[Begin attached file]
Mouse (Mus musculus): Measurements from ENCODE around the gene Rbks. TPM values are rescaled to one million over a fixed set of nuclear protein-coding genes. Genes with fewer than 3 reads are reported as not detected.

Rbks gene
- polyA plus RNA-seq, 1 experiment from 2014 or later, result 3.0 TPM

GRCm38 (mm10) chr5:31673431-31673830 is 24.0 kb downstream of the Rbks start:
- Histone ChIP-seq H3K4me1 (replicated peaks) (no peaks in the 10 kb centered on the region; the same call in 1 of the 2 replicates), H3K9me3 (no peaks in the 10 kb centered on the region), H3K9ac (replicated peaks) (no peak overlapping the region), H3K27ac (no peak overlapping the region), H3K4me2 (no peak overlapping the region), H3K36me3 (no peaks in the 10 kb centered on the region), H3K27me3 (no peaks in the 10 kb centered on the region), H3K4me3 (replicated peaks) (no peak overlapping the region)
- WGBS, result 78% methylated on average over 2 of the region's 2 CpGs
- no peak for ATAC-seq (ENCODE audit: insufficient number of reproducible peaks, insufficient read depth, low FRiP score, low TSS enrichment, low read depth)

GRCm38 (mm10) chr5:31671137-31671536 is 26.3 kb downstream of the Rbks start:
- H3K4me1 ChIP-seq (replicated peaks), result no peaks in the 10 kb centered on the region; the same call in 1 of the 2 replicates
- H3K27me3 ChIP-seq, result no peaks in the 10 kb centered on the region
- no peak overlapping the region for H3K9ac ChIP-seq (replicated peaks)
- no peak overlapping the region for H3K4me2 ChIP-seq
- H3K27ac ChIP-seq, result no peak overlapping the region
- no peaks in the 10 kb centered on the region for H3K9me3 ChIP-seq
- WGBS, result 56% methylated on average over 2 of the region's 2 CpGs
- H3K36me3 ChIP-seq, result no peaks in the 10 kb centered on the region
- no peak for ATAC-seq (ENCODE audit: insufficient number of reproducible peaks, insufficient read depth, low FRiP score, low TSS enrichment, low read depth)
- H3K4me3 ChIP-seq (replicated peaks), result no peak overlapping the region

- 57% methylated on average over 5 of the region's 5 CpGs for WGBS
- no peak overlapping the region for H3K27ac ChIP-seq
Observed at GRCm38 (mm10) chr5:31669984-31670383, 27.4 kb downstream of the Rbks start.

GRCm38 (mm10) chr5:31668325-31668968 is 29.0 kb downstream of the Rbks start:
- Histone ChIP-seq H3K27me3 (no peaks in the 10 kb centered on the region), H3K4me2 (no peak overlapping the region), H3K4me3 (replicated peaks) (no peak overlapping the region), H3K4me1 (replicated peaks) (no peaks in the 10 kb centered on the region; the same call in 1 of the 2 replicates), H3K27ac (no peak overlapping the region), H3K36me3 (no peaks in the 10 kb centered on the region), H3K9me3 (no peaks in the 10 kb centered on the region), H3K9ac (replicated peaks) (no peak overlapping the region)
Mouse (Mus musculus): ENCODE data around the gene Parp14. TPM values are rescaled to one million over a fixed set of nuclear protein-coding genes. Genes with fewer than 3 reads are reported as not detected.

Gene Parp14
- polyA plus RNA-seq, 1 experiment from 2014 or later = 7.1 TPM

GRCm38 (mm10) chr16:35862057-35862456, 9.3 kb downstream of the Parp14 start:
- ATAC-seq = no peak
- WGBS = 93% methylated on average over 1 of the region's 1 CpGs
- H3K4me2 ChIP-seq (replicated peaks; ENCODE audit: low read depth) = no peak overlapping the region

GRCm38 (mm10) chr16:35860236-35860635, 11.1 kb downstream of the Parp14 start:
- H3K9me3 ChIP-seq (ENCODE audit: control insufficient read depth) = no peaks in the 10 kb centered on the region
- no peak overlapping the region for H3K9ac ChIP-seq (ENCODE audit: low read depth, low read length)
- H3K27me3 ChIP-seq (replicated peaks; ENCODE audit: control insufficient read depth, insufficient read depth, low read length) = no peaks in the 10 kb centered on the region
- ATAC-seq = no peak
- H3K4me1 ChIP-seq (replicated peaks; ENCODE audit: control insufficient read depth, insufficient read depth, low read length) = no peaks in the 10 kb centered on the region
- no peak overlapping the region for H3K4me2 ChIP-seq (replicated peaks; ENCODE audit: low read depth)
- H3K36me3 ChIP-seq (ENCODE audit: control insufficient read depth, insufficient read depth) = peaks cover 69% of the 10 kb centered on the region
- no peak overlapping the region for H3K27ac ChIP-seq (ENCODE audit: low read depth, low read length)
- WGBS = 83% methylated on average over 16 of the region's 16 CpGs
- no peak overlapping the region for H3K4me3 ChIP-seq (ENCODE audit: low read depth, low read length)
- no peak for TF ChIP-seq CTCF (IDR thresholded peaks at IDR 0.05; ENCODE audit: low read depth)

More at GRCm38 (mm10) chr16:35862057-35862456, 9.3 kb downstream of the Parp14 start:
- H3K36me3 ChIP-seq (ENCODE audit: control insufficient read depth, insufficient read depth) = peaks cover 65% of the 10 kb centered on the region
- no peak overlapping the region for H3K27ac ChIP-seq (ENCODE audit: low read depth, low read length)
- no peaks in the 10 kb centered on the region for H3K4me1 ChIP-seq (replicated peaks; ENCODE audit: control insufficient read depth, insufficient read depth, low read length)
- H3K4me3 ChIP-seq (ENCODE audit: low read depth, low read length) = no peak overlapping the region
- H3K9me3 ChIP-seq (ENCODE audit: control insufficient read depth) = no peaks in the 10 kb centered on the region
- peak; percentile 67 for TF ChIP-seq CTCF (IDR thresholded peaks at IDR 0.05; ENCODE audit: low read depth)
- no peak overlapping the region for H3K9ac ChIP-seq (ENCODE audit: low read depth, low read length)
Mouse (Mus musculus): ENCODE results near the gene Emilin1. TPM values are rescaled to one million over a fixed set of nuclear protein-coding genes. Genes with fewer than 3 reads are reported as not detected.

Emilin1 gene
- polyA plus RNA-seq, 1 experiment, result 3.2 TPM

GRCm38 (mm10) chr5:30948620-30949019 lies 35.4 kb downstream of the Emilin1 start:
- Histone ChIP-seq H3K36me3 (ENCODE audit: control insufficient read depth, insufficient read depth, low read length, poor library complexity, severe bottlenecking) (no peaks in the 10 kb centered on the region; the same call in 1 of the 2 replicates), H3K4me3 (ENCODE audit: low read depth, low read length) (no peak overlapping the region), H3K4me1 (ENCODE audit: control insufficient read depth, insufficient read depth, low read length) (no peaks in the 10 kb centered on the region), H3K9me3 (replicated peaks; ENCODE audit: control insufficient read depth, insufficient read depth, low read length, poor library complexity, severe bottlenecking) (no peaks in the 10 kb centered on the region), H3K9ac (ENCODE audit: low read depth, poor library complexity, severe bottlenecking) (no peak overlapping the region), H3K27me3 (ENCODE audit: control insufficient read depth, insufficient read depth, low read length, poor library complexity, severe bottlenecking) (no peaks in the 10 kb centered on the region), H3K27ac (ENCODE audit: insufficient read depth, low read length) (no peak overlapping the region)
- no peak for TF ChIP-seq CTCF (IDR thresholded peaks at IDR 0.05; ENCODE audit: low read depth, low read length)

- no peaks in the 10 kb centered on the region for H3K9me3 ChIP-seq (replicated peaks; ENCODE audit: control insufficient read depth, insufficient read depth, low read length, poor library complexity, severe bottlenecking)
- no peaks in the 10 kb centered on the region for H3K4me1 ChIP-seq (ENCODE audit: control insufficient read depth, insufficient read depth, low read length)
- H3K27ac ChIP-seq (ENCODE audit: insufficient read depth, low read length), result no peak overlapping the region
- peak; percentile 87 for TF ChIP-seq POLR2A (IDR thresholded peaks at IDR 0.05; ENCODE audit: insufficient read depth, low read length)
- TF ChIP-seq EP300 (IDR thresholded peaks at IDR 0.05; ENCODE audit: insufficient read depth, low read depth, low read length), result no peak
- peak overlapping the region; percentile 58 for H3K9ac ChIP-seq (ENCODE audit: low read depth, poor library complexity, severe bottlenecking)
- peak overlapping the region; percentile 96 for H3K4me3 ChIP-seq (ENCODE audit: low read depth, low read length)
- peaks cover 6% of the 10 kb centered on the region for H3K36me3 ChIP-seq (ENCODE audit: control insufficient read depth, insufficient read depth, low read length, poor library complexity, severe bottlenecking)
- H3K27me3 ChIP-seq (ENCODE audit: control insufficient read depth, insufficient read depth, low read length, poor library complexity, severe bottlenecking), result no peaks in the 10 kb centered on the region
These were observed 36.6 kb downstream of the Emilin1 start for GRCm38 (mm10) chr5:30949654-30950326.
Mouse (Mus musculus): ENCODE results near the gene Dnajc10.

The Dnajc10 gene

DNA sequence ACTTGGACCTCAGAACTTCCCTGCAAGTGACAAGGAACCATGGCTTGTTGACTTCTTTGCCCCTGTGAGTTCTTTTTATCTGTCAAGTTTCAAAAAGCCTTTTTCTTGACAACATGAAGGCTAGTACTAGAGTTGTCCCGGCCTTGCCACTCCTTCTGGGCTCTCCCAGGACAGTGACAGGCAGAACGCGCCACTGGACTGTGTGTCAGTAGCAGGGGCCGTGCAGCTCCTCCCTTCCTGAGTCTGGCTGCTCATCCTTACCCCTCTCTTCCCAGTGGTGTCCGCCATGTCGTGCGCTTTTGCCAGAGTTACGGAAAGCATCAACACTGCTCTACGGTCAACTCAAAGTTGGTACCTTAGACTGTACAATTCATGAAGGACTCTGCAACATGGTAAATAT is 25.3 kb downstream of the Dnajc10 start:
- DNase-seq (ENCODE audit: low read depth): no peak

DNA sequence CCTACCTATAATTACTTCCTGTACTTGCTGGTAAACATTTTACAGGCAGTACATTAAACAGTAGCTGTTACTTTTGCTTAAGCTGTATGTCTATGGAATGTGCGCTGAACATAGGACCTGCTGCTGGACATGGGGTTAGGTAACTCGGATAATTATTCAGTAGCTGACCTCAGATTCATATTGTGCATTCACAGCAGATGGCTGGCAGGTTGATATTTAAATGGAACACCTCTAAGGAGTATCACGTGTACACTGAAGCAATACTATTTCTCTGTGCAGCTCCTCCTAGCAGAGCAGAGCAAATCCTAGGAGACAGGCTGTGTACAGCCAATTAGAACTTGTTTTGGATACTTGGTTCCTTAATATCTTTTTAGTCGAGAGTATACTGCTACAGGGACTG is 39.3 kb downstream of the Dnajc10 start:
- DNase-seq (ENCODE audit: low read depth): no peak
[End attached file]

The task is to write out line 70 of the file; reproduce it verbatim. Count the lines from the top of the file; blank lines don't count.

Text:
- DNase-seq (ENCODE audit: low read depth): no peak